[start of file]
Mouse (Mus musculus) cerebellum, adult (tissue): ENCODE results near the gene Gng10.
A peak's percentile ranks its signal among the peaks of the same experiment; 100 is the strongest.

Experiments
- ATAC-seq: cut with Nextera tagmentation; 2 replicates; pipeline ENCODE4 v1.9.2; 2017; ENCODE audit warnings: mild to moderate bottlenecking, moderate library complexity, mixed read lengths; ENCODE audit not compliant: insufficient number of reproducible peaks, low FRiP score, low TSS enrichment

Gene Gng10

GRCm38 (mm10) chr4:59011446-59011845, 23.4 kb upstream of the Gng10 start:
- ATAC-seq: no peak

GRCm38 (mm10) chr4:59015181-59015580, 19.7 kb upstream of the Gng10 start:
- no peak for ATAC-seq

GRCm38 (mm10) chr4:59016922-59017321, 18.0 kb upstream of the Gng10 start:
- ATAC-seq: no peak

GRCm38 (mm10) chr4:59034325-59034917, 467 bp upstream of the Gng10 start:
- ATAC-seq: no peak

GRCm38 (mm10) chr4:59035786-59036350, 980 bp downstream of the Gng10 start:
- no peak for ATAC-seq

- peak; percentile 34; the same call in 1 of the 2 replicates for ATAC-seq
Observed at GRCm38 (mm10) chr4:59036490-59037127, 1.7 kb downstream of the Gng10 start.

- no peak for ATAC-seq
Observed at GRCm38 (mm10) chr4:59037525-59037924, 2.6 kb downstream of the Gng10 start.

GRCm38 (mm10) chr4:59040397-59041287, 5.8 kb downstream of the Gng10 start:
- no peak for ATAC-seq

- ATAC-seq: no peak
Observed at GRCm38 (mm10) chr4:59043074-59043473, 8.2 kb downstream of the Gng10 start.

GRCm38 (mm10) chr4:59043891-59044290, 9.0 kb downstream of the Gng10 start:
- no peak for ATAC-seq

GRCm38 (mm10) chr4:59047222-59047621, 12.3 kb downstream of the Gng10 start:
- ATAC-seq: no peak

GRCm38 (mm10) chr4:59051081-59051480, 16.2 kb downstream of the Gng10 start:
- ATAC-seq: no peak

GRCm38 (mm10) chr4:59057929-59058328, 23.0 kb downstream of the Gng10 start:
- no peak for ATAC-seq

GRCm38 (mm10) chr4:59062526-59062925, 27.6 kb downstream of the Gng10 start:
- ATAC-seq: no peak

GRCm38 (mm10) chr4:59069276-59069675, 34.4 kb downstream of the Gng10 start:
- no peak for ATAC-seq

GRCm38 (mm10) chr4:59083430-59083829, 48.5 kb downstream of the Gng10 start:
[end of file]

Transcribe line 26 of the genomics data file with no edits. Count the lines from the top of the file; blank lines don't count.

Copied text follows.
GRCm38 (mm10) chr4:59047222-59047621, 12.3 kb downstream of the Gng10 start: